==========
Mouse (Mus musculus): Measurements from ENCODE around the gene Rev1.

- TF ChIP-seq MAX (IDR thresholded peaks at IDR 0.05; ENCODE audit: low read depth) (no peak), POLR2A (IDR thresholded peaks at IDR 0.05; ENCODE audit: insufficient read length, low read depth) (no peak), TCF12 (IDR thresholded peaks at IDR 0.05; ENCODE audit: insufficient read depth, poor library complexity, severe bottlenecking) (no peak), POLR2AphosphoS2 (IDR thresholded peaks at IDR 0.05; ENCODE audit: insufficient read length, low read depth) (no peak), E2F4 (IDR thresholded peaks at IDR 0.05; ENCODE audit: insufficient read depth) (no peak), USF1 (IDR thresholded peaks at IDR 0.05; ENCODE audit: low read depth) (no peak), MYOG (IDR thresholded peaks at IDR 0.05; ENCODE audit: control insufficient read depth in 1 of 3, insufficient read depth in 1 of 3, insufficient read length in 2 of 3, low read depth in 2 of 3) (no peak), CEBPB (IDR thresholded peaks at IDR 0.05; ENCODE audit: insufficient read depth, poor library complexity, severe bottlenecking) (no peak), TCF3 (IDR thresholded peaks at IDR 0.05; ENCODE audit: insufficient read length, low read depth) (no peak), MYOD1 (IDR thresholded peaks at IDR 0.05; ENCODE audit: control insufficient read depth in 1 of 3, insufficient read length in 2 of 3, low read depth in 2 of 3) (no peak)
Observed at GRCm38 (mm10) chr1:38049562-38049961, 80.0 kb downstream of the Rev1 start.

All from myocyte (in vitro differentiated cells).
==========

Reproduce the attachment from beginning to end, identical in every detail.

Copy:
Mouse (Mus musculus): Measurements from ENCODE around the gene Rev1.

- TF ChIP-seq MAX (IDR thresholded peaks at IDR 0.05; ENCODE audit: low read depth) (no peak), POLR2A (IDR thresholded peaks at IDR 0.05; ENCODE audit: insufficient read length, low read depth) (no peak), TCF12 (IDR thresholded peaks at IDR 0.05; ENCODE audit: insufficient read depth, poor library complexity, severe bottlenecking) (no peak), POLR2AphosphoS2 (IDR thresholded peaks at IDR 0.05; ENCODE audit: insufficient read length, low read depth) (no peak), E2F4 (IDR thresholded peaks at IDR 0.05; ENCODE audit: insufficient read depth) (no peak), USF1 (IDR thresholded peaks at IDR 0.05; ENCODE audit: low read depth) (no peak), MYOG (IDR thresholded peaks at IDR 0.05; ENCODE audit: control insufficient read depth in 1 of 3, insufficient read depth in 1 of 3, insufficient read length in 2 of 3, low read depth in 2 of 3) (no peak), CEBPB (IDR thresholded peaks at IDR 0.05; ENCODE audit: insufficient read depth, poor library complexity, severe bottlenecking) (no peak), TCF3 (IDR thresholded peaks at IDR 0.05; ENCODE audit: insufficient read length, low read depth) (no peak), MYOD1 (IDR thresholded peaks at IDR 0.05; ENCODE audit: control insufficient read depth in 1 of 3, insufficient read length in 2 of 3, low read depth in 2 of 3) (no peak)
Observed at GRCm38 (mm10) chr1:38049562-38049961, 80.0 kb downstream of the Rev1 start.

All from myocyte (in vitro differentiated cells).